Thursday, July 12, 2007|
Used by TPM commenter JeffGee in reference to radical Christianists who disrupted the morning invocation at the US Senate because it was being offered by a non-Christian.
Land of the Free, and all that.
"When you stand up and are arrested, and the Hindu is allowed to go free, this country has gone upside-down," Benham added — though when asked, he later clarified that he does not believe people of other religions should be arrested for their beliefs."Honey, the loonies are getting restless again. I'm going out to get another couple boxes of ammo.
According to the new Harris Poll, negatives for the Democrats in Congress are 64. For Repubublics in Congress, they're 76 (and that's worse than Dead-Eye Dick Cheney's negatives).
Positive numbers for Cheney remain lower than whale shit.
And perhaps tipping off a national trend, Bush's negative number (73) is now worse than Congress as a whole (72). Talk about that at the water cooler.
Thanks to Atrios for the link.
Warning!!! We may need a Heartburn Advisory System to go along with it.
If "fifty thou a year will buy a lot of beer", then I'm guessing $300,000,000 (that's almost a third of a BILLION, for those of you keeping score at home) will buy a shit-load car bombs and IEDs.
Just another deadly serious reason to Bring Them Home Now.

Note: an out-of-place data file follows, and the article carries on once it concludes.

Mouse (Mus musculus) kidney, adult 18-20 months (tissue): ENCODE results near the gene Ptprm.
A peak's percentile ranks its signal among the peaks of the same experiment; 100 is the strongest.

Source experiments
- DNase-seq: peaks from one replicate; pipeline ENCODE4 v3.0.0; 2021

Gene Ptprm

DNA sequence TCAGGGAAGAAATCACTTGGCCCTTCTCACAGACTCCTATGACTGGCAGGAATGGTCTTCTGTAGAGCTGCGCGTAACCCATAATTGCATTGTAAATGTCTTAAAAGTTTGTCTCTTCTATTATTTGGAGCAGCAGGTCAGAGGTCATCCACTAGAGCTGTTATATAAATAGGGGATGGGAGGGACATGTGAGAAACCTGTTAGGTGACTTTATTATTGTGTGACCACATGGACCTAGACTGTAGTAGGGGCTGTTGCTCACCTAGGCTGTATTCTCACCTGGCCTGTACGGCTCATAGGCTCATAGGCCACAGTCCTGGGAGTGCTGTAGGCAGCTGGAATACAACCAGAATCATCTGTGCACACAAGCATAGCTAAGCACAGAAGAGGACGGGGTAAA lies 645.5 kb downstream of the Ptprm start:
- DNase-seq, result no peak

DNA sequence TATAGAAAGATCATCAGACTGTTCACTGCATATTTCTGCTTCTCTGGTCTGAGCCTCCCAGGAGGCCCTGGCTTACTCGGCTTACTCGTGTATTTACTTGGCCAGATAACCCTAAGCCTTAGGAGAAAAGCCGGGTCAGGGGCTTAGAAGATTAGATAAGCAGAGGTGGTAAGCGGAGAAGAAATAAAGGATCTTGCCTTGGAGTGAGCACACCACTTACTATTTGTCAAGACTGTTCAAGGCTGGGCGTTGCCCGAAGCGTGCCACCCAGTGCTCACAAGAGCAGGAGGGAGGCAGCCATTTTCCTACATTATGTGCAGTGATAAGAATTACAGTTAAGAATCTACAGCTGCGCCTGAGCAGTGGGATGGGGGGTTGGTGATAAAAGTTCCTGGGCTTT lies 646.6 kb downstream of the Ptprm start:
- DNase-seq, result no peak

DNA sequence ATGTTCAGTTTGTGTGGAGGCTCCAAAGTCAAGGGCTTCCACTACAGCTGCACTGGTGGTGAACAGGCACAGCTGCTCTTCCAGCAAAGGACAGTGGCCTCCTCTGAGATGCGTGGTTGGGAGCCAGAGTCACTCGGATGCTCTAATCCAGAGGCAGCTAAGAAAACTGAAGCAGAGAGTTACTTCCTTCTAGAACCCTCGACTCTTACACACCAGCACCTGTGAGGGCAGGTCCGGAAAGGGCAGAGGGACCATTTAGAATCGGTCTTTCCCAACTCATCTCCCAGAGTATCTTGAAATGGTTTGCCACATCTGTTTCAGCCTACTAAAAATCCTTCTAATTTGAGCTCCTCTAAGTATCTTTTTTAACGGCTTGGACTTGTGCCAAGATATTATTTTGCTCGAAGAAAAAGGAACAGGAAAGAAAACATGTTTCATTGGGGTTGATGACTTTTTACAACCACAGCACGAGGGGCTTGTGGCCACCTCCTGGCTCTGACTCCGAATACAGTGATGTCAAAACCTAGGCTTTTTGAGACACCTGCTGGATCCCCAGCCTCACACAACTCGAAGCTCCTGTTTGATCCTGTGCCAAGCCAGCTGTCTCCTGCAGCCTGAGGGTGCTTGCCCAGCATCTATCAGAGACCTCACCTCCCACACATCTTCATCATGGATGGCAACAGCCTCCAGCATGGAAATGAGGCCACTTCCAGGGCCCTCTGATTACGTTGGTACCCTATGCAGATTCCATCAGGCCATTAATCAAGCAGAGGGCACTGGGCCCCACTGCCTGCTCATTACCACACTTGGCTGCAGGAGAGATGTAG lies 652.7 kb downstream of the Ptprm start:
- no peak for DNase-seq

You've lost the American people.
Not that the Cheney administration will ever care.
h/t to NewMexiKen via Jess.
The dumb sweater is the least of his problems.
Early on the morning of Nov. 13, 2006, members of the bipartisan Iraq Study Group gathered around a dark wooden conference table in the windowless Roosevelt Room of the White House.Hayden. Raving liberal. Defeatist. Probably wants the terrorists to win.
For more than an hour, they listened to President Bush give what one panel member called a Churchillian vision of victory in Iraq and defend the country's prime minister, Nouri al-Maliki. "A constitutional order is emerging," he said.
Two hours later, around the same conference table, CIA Director Michael Hayden painted a starkly different picture for members of the study group. Hayden said "the inability of the government to govern seems irreversible," adding that he could not "point to any milestone or checkpoint where we can turn this thing around," according to written records of his briefing and the recollections of six participants.
Wednesday, July 11, 2007
Now if only we can find people in Congress with some spine. Oh, I am such a dreamer.
Now the Tucson Citizen wants to know what you think about that. Take the poll. (It's over in the right-hand column.)
The test monitor was taking bribes, and the recruiters were dealing coke out of the trunks of their cars.